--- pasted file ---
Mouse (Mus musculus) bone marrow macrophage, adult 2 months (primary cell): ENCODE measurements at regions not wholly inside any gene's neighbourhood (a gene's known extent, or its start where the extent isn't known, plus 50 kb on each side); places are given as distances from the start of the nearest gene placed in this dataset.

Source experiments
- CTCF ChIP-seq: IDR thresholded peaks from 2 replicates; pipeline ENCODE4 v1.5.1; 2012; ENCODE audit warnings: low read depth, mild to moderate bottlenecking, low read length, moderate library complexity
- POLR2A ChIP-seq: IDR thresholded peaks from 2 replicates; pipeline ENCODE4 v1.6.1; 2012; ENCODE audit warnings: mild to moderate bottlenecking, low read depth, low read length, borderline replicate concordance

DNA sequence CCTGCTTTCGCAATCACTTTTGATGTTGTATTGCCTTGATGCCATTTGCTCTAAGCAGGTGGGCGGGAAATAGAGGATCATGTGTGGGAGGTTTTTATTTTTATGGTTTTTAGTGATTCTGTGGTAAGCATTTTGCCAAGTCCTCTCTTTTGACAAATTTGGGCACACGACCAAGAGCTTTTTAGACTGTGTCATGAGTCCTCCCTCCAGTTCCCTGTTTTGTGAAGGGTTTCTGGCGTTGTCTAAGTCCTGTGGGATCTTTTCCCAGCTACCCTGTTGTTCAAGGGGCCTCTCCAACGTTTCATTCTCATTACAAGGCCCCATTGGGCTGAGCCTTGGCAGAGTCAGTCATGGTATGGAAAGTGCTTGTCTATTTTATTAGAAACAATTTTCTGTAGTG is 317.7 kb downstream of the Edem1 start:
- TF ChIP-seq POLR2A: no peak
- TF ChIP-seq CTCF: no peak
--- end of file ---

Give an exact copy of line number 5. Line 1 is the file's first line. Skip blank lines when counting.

DNA sequence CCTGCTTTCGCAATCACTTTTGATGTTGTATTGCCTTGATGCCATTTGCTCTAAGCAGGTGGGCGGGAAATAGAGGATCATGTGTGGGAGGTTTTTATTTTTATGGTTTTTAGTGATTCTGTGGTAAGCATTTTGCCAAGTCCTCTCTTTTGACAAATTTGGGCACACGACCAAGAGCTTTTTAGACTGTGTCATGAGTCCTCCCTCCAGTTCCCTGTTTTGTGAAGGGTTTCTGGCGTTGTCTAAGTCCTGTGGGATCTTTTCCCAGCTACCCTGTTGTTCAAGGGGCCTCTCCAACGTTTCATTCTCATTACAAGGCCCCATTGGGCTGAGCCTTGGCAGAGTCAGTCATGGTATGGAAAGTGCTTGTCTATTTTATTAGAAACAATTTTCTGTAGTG is 317.7 kb downstream of the Edem1 start: